Archives for August 2017

Drawing Landscape Plans

You may surmise from my last month’s worth of posts that all I do is plant containers. Ha! Nothing could be further from the truth. I do make a specialty of container plantings in late May, June and early July, but first and foremost I am a landscape and garden designer. That work occupies the majority of my time, effort and interest. Landscape design work involves making drawings, all of which I do by hand. I have never had much interest in learning how to do computer assisted design. I cannot really explain this, but the hand drawing process is crucial to my design process. I design as I draw. Or doodle. Of course, an eraser is as essential to my process as my pencil. I do not often take on a design client who has an installation company of long standing in the wings. I usually give design precedence to clients who have the idea that I will design, and install. But this client interested me. Her front yard landscape was not to her liking. She was incredibly articulate about what she did not like, and equally as articulate about what she did like. She made the process interesting. I did the design and drawing for her, over the top of a previous and existing landscape plan. The drawing is not particularly detailed, but it is enough for she and her contractor to work with.              This client has a complicated agenda.  He bought a very traditional house in a school district that he chose specifically for his children. However, he has a a great love of contemporary design. This was not a home he would have chosen for himself. A great neighborhood and great schools for his kids came first. Our design relationship came second. The both of us have forged a relationship over those secondary issues.  We have had a good many meetings about how to transform the exterior of the house and the landscape in a more contemporary direction. The driveway needed replacing. This was an obvious place to start. The design of his new driveway did involve a schematic plan for a new landscape. I did explain to him that the landscape design that was drawn to accompany a new driveway was conceptual, and subject to revision once the driveway was complete. There would be time to address the landscape in more detail, later.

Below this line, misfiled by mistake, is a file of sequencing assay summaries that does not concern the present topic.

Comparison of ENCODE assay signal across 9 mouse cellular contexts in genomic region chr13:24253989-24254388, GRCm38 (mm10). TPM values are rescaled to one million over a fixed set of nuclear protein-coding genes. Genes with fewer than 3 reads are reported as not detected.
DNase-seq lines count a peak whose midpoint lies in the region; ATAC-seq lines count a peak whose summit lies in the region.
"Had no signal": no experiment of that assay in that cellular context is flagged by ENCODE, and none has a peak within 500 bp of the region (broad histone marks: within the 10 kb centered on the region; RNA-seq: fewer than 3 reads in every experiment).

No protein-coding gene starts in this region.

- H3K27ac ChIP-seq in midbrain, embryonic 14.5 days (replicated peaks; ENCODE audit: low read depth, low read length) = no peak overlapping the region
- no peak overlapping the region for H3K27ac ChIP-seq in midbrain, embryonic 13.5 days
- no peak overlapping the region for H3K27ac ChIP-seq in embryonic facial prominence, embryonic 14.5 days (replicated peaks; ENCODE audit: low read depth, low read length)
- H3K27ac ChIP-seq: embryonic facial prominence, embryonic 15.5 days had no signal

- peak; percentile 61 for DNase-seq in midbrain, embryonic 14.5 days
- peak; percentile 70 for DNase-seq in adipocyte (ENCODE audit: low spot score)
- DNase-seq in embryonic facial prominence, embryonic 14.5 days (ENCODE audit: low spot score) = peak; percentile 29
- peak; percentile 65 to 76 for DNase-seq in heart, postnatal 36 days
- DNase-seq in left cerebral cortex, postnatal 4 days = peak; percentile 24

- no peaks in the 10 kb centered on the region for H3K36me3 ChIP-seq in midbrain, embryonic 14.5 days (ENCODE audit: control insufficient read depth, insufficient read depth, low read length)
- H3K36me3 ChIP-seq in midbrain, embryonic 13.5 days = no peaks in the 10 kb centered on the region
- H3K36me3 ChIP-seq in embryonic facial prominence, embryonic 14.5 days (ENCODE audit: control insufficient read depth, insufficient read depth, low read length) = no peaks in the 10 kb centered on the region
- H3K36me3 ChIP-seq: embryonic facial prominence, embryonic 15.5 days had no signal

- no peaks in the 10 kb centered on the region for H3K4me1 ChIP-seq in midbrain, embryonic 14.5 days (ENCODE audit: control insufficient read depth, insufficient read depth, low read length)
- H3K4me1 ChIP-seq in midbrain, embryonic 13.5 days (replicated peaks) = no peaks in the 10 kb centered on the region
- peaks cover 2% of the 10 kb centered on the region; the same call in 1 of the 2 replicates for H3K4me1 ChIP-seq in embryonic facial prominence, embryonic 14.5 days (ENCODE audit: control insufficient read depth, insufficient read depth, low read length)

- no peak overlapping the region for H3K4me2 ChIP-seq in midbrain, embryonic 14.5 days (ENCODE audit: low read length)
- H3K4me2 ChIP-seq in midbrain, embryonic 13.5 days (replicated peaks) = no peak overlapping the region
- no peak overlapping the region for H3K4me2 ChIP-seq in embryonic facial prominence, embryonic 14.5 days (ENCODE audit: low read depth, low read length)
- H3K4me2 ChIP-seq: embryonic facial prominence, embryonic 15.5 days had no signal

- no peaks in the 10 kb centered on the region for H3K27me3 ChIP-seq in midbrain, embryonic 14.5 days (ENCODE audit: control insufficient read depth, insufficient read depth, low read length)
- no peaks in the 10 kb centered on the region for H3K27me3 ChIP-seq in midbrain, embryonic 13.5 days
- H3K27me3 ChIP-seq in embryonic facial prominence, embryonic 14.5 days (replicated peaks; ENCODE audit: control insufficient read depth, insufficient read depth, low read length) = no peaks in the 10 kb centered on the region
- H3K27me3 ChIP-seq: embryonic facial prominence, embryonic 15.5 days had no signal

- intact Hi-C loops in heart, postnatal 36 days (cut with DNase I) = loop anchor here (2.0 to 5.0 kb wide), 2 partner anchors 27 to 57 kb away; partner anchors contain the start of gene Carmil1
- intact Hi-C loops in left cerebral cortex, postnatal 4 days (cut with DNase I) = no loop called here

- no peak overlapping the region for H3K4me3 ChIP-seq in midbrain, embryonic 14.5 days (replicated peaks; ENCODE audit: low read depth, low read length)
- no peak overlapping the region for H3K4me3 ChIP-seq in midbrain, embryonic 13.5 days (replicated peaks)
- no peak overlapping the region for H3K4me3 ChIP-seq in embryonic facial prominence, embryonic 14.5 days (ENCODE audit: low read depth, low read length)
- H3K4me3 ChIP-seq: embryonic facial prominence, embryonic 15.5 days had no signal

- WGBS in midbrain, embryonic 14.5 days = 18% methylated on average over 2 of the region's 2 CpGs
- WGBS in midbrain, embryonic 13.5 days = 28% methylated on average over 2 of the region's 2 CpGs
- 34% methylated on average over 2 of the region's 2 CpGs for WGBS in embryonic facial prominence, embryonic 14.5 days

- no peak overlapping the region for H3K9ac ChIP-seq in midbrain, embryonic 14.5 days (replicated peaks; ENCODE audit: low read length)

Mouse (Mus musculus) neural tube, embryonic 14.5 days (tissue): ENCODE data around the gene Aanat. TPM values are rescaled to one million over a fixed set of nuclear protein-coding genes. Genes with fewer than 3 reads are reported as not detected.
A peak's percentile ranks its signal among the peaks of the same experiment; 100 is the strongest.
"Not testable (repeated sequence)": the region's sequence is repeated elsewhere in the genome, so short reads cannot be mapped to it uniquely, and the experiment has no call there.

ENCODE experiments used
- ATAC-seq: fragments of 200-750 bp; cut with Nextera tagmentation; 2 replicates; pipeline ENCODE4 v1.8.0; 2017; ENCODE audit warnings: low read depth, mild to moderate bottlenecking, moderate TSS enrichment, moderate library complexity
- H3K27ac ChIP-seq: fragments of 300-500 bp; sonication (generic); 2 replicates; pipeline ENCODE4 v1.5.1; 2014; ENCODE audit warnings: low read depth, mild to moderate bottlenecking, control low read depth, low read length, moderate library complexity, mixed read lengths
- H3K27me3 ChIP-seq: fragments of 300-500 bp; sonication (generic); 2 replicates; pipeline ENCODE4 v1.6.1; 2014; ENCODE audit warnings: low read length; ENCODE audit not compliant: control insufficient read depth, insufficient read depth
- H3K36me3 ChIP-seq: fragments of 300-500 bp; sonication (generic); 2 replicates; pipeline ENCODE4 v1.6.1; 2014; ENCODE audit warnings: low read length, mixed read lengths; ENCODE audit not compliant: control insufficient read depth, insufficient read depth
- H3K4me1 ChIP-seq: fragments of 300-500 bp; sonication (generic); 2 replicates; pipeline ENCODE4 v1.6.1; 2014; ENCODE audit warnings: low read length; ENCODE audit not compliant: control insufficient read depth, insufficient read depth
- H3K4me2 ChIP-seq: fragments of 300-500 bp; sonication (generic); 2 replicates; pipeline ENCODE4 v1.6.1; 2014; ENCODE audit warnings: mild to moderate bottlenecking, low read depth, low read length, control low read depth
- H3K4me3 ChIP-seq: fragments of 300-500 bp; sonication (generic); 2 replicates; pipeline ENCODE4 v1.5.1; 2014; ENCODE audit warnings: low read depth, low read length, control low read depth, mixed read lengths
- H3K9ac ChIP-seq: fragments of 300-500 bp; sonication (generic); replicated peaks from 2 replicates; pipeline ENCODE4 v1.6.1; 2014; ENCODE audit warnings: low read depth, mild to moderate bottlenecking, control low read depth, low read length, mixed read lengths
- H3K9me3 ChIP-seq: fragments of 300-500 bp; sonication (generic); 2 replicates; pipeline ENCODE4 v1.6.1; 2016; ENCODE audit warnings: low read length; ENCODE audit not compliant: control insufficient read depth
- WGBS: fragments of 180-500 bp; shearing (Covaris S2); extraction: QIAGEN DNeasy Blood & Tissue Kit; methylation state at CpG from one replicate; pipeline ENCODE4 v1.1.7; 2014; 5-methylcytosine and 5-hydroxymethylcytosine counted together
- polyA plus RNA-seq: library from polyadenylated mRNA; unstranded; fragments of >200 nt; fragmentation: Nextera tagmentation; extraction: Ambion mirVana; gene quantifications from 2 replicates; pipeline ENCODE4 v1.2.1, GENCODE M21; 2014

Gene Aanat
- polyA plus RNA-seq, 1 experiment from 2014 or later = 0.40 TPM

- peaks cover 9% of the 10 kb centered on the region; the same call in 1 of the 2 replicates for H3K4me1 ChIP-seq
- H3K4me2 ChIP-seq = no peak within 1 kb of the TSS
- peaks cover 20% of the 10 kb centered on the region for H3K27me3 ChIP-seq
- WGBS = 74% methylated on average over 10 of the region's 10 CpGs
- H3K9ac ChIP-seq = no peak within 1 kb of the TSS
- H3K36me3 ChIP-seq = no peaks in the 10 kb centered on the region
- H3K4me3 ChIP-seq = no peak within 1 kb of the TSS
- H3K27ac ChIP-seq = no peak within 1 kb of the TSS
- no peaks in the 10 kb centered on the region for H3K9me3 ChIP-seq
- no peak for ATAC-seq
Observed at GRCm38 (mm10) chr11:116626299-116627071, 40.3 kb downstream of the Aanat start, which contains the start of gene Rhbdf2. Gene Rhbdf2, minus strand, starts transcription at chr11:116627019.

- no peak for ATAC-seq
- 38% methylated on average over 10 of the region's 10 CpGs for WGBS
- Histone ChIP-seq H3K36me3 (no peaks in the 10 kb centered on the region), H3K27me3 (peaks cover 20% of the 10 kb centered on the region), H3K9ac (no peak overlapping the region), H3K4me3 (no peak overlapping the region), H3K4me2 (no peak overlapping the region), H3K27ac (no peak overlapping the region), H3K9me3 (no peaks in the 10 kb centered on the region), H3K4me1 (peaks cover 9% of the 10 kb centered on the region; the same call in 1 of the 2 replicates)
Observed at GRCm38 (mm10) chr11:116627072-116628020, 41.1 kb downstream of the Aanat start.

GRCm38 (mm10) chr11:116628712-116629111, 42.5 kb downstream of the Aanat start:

The elliptical drive court and walkway to the front door in concrete aggregate is done now. The driveway approaches were finished just a few days ago. Next up is the regrading of all areas adjacent to the new drive, an irrigation update, and a new lawn. This drive court sets the stage for what is to come. It is functional, in that it provides much needed guest parking. The house is a considerable distance from the road. It also serves as an organizing metaphor for the tone and tenor of the exterior renovations and landscape to come. A more contemporary take is a direction sought by my client. I am happy to oblige.

A good client built a new house on lake property they have owned for some time in Charlevoix this past year. The original house was kept, and re – purposed as a guest house. I tried my best to get them to seek design advise from a local firm, as I would not be able to install a landscape this far from home. Drost Landscape does terrific work in that area. Nevertheless, they wanted my take. So I did make revisions to the drawings done by Drost. I was interested that the concrete walkways be very sculptural and contemporary in shape, and that they would appear to float above the surrounding landscape. And that the planting needed to be done in blocks and  geometric shapes, rather than in more traditional rows and layers. There would be a restricted palette of plants.  The outer perimeter landscape would be natural and casual, and blend in with the existing natural landscape.  The landscape needed to address the architecture of the new house, and gracefully tie in with the old. The landscape also needed to be very low maintenance, as it is not a primary or year round residence.

The original lake house

the new and the old

the new house

Brushed concrete walkways will be friendly to bare feet.

A simple terrace outside the original house/new guest house affords some visual weight to that structure. In the foreground is a newly planted columnar gingko. The landscape installation comes next. The drawings back and forth enabled a discussion between the three of us to what I think will be a good result.